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Teacher in Trouble
By Mrs. Joe Hafla, Cohagen
From 'The Truth About Montana Winters', (p) 1976, Miles City Star
The temperature had been just above zero all day, with a stuff southeasterly breeze. It was December 16, 1964. About dark the wind switched to the north and picked up speed. The temperature started to drop and it began to snow.

About 7 p.m. the young teacher, who lived at the school about a mile and a half from our ranch, called to ask my husband how dangerous it would be to turn up the oil heater to the highest setting. He told her to turn it up, but if the burner pot or the stove pipe got red hot, she'd better turn it down some.

The school house and attached teacherage was quite old and had been moved a few times so they were drafty when it blew so hard. They were hated with a large oil heater in the school house and a small one in the teacherage. Cooking and baking were done on a small electric range.

Feeling sorry for anything that had to be outdoors, we went to bed about 10 p.m. The temperature was already 30 below and the wind was terrible. Goodness knows what the wind chill factor was and it was snowing hard, too.

In about an hour the phone rang. It was the teacher. The oil heater had quit burning so she had wrapped herself in her electric blanket (turned on high) and turned the oven on. Now she was totally dependent on electricity to keep her from freezing to death and we all knew that it could fail any time. My husband told her to keep wrapped up and that he and our eldest son would try to get over there.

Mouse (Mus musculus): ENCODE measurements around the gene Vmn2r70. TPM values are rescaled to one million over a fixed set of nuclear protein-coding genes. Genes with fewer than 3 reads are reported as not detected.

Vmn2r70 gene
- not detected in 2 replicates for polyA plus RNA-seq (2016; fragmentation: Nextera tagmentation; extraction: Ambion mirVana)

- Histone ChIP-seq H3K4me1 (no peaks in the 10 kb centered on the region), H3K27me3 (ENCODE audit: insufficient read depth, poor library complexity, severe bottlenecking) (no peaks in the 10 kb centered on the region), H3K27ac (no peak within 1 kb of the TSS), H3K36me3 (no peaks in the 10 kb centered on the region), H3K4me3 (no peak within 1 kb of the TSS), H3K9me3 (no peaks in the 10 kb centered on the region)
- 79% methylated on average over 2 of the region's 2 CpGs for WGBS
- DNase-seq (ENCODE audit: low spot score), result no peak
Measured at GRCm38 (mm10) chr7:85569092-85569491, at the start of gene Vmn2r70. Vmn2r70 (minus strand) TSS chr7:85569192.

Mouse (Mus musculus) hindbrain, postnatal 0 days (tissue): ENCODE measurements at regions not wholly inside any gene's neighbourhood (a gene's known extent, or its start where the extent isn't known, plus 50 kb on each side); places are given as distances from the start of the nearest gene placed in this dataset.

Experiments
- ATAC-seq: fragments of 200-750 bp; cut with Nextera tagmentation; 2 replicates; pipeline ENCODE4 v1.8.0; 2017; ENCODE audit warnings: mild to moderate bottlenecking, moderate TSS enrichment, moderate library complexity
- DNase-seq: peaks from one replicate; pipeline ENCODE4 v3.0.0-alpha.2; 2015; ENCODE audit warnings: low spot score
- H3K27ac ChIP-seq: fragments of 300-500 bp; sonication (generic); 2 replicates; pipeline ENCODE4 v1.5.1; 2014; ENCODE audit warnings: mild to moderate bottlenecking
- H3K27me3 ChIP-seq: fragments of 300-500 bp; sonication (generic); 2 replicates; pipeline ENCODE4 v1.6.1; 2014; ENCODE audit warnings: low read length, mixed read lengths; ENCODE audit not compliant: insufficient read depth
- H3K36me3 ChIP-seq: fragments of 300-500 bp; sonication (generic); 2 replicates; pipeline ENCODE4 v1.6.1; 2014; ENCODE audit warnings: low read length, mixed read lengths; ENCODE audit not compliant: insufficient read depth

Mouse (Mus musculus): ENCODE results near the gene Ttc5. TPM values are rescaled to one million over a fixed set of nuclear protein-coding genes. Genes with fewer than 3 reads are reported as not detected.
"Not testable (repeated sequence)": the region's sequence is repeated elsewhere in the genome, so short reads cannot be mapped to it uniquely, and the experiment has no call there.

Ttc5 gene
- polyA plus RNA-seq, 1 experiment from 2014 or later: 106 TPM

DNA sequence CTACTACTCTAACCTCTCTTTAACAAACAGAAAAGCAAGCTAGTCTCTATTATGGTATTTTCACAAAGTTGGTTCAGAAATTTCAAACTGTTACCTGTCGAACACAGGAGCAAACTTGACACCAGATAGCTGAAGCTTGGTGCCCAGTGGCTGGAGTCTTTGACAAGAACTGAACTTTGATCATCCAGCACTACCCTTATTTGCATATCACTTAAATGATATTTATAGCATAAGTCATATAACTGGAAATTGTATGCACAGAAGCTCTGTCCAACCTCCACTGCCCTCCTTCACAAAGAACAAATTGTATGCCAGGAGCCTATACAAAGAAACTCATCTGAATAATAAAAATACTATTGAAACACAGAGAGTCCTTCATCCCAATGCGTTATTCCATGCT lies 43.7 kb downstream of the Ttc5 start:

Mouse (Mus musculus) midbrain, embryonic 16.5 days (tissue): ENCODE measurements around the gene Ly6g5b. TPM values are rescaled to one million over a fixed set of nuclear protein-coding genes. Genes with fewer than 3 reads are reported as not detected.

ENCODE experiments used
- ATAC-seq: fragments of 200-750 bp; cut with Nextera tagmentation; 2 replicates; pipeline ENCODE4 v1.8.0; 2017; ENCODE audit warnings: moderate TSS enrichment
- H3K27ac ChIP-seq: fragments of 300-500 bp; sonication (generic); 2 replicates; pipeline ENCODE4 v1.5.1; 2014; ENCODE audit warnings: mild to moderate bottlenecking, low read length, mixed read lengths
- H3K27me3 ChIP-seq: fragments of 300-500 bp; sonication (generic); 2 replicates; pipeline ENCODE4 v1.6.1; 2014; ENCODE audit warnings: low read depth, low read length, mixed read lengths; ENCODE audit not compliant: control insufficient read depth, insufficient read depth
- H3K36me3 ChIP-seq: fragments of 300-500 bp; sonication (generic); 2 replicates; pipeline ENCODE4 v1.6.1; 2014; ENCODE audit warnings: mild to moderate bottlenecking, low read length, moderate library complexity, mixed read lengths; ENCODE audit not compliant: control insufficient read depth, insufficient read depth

None of the head-bold heaters in our vehicles had been plugged in, but one of the pickups had come home from Miles City about 6:30 that evening so we thought it would start -- it wouldn't. Neither would anything else, so the men plugged in heaters and kept trying until one pickup started. It seemed to take forever.

The air was so thick with snow that my husband was afraid of driving off the road. He would stop when there was no visibility and move ahead slowly. It was more than half an hour when he called to say they had made it to the school. The phone there was so cold that he had to turn the dial back by hand before he could dial the next number.

It was 45 minutes later that I saw their headlights coming into the yard.

All through that night and the next day that crazy, cold wind howled, buy miraculously, the electrical lines managed to stay up.

My husband checked the stove the next day. A little water in the carburetor (just a few inches up from the burner pot) had frozen, cutting off the fuel supply.

I think the good old-fashioned pot-bellied stove that had previously heated the school would have been very welcome that night.

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